Professionals have been and will continue to be successful using this method, but it makes more sense to fill the gap between initial and management MAS training. Technical training alone does not achieve this goal. The following is an example of the kind of strategically planned MAS core training program that should be offered.


A typical approach provides initial MAS training that may last a day or two - and may even be a self-study program - within the first few weeks on the job. This initial training addresses the more routine issues in the firm's consulting practice, including the following:

* The history and structure of the firm.

* The MAS provided.

* The professional consulting environment.

* Policies and procedures.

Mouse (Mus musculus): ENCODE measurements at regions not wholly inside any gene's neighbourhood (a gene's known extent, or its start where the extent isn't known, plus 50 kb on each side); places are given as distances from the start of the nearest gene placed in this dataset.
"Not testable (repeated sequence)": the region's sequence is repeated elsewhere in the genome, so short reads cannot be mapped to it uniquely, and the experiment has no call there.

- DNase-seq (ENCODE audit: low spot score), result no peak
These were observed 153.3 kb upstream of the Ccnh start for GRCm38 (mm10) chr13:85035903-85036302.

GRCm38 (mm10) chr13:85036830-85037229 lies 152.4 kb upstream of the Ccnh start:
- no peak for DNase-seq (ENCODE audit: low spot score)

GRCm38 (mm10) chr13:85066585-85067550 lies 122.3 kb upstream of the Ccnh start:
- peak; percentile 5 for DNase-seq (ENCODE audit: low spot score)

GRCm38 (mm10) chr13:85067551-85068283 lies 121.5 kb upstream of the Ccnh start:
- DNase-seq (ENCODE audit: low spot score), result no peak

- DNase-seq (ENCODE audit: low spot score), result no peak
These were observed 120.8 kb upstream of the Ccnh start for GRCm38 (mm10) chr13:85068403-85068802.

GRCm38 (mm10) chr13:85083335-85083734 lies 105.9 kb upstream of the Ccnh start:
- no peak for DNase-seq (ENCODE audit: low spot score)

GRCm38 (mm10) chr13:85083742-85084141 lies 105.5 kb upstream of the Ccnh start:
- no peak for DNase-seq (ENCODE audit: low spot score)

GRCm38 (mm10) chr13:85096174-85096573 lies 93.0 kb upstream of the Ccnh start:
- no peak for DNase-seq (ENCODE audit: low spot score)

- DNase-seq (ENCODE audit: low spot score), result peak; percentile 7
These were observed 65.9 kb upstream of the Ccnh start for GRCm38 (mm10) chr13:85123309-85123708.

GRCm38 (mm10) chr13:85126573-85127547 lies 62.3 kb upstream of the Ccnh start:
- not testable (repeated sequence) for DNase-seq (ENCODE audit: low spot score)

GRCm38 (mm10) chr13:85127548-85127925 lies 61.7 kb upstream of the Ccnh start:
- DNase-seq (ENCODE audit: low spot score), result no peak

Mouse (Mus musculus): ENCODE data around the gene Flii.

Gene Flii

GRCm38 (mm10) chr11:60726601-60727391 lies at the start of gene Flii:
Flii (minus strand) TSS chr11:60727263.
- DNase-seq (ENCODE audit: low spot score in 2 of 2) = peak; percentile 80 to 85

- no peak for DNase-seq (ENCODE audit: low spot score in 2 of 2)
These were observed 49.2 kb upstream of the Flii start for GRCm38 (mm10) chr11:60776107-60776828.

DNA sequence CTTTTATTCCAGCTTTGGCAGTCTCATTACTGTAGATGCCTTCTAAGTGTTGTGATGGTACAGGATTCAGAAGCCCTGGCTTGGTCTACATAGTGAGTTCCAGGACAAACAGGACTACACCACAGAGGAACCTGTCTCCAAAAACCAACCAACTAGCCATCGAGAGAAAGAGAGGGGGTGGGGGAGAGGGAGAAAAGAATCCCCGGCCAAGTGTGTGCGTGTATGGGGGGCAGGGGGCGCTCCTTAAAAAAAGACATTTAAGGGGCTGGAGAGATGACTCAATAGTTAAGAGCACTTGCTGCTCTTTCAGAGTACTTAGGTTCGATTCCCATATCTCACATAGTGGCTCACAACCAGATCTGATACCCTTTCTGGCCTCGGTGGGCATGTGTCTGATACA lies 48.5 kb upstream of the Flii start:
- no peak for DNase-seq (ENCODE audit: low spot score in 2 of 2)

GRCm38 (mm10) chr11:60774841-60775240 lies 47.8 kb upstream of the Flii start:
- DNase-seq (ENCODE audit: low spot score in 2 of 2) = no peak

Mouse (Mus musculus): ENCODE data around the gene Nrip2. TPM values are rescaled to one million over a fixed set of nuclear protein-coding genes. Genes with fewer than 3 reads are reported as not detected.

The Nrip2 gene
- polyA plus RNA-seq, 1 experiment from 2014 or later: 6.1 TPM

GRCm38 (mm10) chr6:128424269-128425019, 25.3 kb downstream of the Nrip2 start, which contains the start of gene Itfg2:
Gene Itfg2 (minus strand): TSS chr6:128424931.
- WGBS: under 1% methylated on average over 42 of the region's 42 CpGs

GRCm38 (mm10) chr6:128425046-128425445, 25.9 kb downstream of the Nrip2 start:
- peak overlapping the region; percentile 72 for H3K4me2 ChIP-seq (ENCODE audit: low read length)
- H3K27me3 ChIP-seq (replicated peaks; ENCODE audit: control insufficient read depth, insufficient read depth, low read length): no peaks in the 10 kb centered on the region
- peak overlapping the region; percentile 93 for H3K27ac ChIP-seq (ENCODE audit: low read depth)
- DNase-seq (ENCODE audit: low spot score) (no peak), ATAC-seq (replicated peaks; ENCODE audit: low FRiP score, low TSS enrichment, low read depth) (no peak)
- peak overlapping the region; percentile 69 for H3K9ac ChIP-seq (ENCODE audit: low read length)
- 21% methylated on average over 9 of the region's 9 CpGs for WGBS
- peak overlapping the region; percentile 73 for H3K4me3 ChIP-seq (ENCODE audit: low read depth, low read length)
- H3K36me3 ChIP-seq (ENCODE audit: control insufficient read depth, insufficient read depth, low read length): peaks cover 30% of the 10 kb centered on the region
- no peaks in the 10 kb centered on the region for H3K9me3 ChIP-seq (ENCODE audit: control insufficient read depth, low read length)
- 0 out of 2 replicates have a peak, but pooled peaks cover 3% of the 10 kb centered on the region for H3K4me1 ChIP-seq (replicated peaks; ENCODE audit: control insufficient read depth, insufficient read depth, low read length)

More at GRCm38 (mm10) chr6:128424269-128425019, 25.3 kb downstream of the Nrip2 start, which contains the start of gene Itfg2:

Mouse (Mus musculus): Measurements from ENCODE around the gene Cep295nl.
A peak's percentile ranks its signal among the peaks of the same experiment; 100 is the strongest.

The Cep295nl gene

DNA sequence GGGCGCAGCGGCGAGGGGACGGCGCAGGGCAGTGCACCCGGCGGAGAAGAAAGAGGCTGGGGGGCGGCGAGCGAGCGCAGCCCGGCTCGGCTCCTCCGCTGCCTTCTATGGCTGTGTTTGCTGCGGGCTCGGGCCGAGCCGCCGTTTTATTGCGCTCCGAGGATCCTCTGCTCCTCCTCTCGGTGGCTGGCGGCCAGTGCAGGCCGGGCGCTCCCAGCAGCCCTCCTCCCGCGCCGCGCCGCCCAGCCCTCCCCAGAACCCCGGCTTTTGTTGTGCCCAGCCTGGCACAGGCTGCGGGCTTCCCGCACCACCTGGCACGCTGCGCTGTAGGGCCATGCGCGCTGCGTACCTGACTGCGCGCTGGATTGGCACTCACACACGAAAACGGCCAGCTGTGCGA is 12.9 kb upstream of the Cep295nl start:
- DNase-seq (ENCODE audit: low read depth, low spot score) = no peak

* Career planning.

* Available in-house resources and how they are used in practice.

This training also presents any ethical or legal issues that pertain to the consultant's new firm and the accounting profession. Although these topics aren't directly related to MAS, they provide useful background information.

Some of these initial training programs also offer an overview of an MAS engagement cycle and other activities directly related to the client engagement process.


The next level of core training usually occurs three to six months after the employee is hired, allowing him or her time to have become familiar with the basics of a client engagement. The detailed training for engagement-related activities is usually reserved for a more intense, instructor-led session lasting from one to two weeks. The MAS engagement-related skills provided in this core training may include

* Engagement planning and control.

* Problem definition.

* Preproposal - proposal overview.

* Objectives, scope and approach.

* Fact-finding and problem analysis.

* Diagnostic interviewing.